National History Bowl competitors return victorious

May 2, 2014 — by Michelle Leung and Carolyn Sun
History Bee Photo

Junior Bruce Lou won the US History Bee out of 162 competitors.

When a team of six individuals first formed the History Bowl team in 2012, they never imagined the program would be so successful so soon. 
When a team of six individuals first formed the History Bowl team in 2012, they never imagined the program would be so successful so soon. 
In just its third year of competition, the school’s Varsity A team for History Bowl placed second out of 216 teams at the National History Bowl tournament on April 23-28 in Washington, D.C., and Arlington, Va. Junior Bruce Lou also won the individual U.S. History Bee championships, defeating the reigning individual and solo-team champion, senior Sameer Rai of Bellarmine. 
During the tournament, all of the participating teams played 10 preliminary rounds, and then the top 32 advanced to the playoffs.
"We had a really close quarterfinal and semifinal, each resting on a single question," junior Varsity A team member Ethan Ngai said. "Although we didn't win, I think we're all proud of our performance and exceeded our expectations."
During a History Bowl competition, participants buzz in answers as quickly as possible. In contrast to jeopardy, where the questions get progressively harder, History Bowl questions are initially more difficult, in order to eliminate buzzer races. 
The Varsity A team, consisting of senior and captain Nick Chow, Lou, Ngai and junior Nitya Sampath, had a rough time in the preliminary matches, going into playoffs seeded seventh. The team said that non-traditional questions during the preliminary rounds contributed to their low standings. For example, there were questions about off-beat topics such as the Beach Boys, the Dead Kennedys and isotopes.
Although the team won all 10 preliminary matches, they did not score as many points as other top teams, such as the Liberal Arts and Sciences Academy (LASA) from Austin, Texas, Dorman from Roebuck, S.C. and Bellarmine. As a result, they had to face the toughest teams during playoffs.
“During the playoff rounds on Saturday night and Sunday afternoon, I was a nervous wreck,” Chow said. “At lunch right before the Bellarmine match, I only consumed liquids — chili and a strawberry milkshake — because I couldn't bring myself to eat anything. But once [I] started playing in matches, the anxiety and nervousness faded away completely.”
During the semifinals, the team defeated the Bellarmine team — including the legendary Rai — 271-270.
The teams went into sudden death overtime, and then Lou beat Rai to the last question, which asked about then-Mass. governor Michael Dukakis’ iconic tank ride photograph during the 1988 presidential election. 
“I felt my heart beating against me,” Lou said. “You could feel the tension. When we won, I literally leapt out of my seat and jumped in celebration.”
History Bowl depends as much on mentality during the competition as on knowledge, members said. Once a team is unnerved by losing early questions, opponents can capitalize their momentary panic and win the match with momentum.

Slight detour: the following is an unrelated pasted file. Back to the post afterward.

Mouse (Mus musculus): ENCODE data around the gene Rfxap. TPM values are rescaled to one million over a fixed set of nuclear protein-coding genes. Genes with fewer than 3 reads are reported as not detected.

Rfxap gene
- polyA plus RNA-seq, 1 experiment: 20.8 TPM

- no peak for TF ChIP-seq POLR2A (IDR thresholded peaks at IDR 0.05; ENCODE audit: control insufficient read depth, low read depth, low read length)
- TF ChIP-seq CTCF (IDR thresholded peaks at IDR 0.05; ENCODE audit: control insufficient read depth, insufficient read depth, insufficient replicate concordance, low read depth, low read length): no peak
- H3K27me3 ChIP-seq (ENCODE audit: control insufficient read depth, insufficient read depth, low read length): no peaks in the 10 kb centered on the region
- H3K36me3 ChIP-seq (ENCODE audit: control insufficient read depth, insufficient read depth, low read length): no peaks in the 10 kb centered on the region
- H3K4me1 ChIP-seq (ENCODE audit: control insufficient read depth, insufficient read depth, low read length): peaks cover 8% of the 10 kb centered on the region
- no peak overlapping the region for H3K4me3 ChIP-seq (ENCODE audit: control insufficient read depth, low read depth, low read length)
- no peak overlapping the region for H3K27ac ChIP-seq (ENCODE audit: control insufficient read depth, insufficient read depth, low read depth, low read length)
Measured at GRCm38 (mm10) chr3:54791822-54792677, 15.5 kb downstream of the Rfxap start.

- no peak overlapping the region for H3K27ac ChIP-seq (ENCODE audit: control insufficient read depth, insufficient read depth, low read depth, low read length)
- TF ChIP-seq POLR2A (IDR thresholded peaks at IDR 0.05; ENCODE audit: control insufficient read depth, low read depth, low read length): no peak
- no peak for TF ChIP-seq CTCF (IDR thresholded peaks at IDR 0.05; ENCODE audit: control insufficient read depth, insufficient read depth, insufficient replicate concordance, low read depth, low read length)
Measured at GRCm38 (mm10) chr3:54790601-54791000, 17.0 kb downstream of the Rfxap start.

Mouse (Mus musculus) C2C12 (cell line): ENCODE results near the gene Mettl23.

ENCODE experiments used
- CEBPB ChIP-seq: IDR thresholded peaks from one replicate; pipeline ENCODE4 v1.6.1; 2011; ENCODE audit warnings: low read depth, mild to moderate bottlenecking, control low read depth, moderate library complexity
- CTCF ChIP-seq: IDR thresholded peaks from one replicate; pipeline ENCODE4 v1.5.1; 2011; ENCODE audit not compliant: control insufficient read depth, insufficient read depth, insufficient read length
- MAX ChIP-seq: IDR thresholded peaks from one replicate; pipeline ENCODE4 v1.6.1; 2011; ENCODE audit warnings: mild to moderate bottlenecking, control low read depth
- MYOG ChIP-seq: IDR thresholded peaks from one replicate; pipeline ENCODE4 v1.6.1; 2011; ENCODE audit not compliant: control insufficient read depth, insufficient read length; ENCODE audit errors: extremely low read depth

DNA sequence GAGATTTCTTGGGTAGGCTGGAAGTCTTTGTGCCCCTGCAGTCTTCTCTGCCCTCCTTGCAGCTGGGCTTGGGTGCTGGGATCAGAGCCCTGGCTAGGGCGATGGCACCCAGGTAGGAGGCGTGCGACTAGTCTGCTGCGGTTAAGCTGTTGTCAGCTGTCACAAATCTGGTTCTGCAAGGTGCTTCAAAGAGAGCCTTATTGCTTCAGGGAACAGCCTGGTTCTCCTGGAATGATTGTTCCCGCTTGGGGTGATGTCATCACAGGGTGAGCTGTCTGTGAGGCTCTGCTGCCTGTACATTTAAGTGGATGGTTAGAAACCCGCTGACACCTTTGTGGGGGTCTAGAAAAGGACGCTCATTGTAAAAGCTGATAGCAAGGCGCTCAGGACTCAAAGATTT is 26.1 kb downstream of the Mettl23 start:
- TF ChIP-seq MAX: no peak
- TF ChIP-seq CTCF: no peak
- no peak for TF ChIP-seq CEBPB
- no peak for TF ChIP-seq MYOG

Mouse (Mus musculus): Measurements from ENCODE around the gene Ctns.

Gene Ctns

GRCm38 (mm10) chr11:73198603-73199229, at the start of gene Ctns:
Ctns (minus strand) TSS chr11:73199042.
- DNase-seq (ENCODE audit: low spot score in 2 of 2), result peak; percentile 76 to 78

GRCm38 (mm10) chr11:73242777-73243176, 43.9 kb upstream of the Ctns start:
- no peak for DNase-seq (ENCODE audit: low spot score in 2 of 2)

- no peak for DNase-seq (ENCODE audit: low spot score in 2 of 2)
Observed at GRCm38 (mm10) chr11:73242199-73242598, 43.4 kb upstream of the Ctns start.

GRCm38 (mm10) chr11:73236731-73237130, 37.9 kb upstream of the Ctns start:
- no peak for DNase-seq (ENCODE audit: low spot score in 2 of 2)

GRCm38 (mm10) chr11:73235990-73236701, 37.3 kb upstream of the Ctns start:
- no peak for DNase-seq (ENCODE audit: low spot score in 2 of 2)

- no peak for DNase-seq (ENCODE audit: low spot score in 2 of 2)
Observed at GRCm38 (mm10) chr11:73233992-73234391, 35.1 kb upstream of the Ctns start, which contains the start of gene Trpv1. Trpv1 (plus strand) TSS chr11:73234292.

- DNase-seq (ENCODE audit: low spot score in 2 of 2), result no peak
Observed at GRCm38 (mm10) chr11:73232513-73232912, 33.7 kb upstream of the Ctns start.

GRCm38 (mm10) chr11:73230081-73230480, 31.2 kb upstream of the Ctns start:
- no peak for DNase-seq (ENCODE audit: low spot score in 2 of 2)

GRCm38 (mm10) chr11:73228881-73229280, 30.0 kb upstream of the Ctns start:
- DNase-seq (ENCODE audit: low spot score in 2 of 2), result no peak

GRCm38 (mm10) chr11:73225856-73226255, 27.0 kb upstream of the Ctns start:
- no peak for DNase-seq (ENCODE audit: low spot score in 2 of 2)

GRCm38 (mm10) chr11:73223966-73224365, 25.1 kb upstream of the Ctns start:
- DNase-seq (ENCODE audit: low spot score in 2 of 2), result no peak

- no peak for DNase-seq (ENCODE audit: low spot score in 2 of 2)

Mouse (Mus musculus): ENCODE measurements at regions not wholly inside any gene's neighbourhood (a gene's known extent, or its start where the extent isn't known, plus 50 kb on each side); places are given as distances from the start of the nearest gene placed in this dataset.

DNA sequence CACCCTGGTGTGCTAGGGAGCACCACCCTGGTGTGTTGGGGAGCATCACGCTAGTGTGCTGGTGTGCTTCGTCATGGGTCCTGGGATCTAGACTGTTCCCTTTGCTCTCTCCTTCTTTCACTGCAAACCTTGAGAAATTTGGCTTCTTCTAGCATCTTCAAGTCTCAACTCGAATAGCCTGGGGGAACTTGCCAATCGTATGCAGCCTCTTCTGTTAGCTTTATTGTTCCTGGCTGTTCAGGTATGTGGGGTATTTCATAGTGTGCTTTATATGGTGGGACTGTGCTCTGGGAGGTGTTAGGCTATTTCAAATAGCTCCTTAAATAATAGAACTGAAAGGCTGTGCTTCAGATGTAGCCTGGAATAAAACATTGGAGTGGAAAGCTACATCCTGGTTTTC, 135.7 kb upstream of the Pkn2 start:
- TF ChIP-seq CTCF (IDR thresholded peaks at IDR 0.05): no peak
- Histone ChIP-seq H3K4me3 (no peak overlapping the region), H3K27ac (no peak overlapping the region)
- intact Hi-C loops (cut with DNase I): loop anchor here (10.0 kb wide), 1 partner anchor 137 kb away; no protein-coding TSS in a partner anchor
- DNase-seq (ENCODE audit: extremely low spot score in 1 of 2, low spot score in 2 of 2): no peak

When the Falcon team faced LASA in the finals, however, they discovered that this school was different. 
“LASA doesn’t get psyched out,” Lou said. “They have four really good people. You can’t just take out one person.”
According to Lou, most of the other top teams are “basically one person.” For example, Bellarmine’s top player is Rai, and Dorman’s top player is Tabitha Walker. Against LASA’s four strong members in the finals, however, the team lost 380-240, landing them in second place.
Another memorable moment was Lou’s victory over Rai in the final round of the varsity individual U.S. History Bee tournament, in which 162 people competed, making him national champion.
“I remember that [Ngai] and I were extremely nervous for Bruce while he played, but then we watched in awe, slack-jawed as Bruce steam-rolled Sameer to clinch the championship,” Chow said. “On the final question, Bruce answered ‘1919’ when the question started off by asking what year the Great Boston Molasses Flood occurred, utterly shocking the audience with his speed and depth of knowledge.”
The team is proud of its finish in the tournament, but it is even more proud of its improvement. Last year, the Varsity A team placed in the top 20, and in 2012, they placed in the top 100.
“I feel so lucky to have such a great team,” Lou said. “Not just in terms of talent, but in terms of chemistry, too. We were so tight at the end, it hurt me when we played together for the last time.”
Because the Varsity A team is mostly composed of juniors, the team is confident about its prospects next year. This comes in the wake of Bellarmine, LASA and Dorman losing their seniors.
“Next year, we’ll be so much better than this year. It’s hard to believe we’ll get better, but we will,” Lou said. “Next year, our goal is to instill fear in all the teams that we play, and then ultimately, win it all.”
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